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It seems to me that having both /mnt and /media is a little redundant. Is there any tangible difference between the two that I'm not aware of?

Is there a standard that most people follow for where to mount things, e.g. use one for certain types of devices, or is this completely subjective?

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4 Answers

up vote 37 down vote accepted

The new standard is that /media is where the system mounts removable media, and /mnt is for you to mount things manually.

See the filesystem hierarchy standard (FHS) for details.

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By the way, that website link is unclear about the purpose of /mnt in this context. –  djangofan Dec 1 '11 at 16:01
    
It says /mnt is for the system administrator. This implies that /mnt should not be used by the system itself. So if your computer automatically mounts a CD or DVD, it should mount it in /media, not /mnt. –  Mikel Jan 26 '12 at 1:23
    
I certainly agree with that (with you), but the article didn't explicitly say that. –  djangofan Jan 30 '12 at 17:32
    
if /mnt is for temporary and /media is for removable where should permanent non-removable devices/partitions be mounted. i.e. an internal HDD which is formatted as NTFS but needs to be automounted at startup? –  Caltor Oct 17 '12 at 13:48
    
Without re-reading the spec, I'm pretty sure that since nothing else should use that drive unless explicitly pointed there, you can mount that drive's partitions anywhere you like, e.g. /data or /a. –  Mikel Oct 18 '12 at 13:05
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/mnt was already accepted as a place to manually and temporarily mount external media. The /media directory was created as a place under which multiple media, external or otherwise, could be automatically mounted.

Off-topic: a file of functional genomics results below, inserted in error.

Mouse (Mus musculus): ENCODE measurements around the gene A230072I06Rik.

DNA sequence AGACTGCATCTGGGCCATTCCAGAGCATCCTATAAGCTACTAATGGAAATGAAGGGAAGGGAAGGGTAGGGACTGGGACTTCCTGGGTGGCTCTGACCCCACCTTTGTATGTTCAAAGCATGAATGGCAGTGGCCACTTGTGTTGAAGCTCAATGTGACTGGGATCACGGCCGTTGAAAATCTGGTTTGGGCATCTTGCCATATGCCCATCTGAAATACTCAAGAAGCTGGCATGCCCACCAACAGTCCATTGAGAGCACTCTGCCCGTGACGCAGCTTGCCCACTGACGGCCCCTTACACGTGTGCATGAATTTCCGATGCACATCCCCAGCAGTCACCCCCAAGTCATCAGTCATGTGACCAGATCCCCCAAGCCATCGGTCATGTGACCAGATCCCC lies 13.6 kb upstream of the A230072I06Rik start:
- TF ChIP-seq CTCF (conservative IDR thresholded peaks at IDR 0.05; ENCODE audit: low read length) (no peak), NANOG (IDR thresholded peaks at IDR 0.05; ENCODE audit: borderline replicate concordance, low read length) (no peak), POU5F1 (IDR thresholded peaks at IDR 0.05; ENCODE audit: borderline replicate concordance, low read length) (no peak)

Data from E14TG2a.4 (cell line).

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I can't help but notice that your answer and kiswa's answer are exact opposite. So, who is right?? The website Mikel provided isn't clear enough. –  djangofan Dec 1 '11 at 16:02
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@djangofan, mine ;) –  psusi Dec 2 '11 at 2:29
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As I understand it, /media is for mounting things like optical drives and other temporary media, where /mnt is usually for permanently attached storage (generally internal disks).

Of course, you can also mount a device anywhere you want... the /mnt and /media directories are more conventional though.

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Another important difference not mentioned yet is that devices mounted under /mnt will not appear in Nautilus' left pane, whilst those mounted under /media (as well as auto-detected devices that are not mounted yet) will.

So for example, if you don't want a certain partition to appear in the "Devices" subsection of Nautilus' left pane, you should create a subdirectory for it under /mnt, write an entry for said partition in your /etc/fstab (or do it through the Disks utility) and assign the newly created directory as its mount point:

/dev/{block_device_name)   /mnt/{descriptive_name}   {fs_type}   {mount,options}  0 2

Even better, add the noauto mount option in fstab/Disks and then your partition won't appear in Nautilus nor will it be mounted (preventing accidental mess with its files)! So for example, in the case of a dual-boot with Windows you could have:

/dev/sda1   /mnt/win7   ntfs-3g   rw,user,noauto,gid=100,uid=1000,nls=utf8,umask=002   0 0

in your /etc/fstab, and hence have your Windows partition not showing up in Nautilus (but still accessible through the mount command if you ever need it).

Here is a screenshot I made with a liveUSB, showing all three cases: Nautilus displaying unmounted/mounted devices that go to /media but not to /mnt

  • auto-detected devices not mounted ("16 GB Volume" /dev/sdb1)
  • devices mounted on a /media subdirectory and showing up in Nautilus ("iso" /dev/sdb2)
  • my Windows partition /dev/sda3 mounted on /mnt but not showing up in Nautilus left pane (it would be the same if it wasn't mounted since I have an entry for it in my fstab).

On the contrary, I want my share data partition to show up in nautilus, so I assigned a /media mount point to it and set the "auto" mount option, so I can just click on "Data" and access it from the GUI.

To me this is THE big difference between those two directories, that I learned about when trying to do just what I explained ;-)

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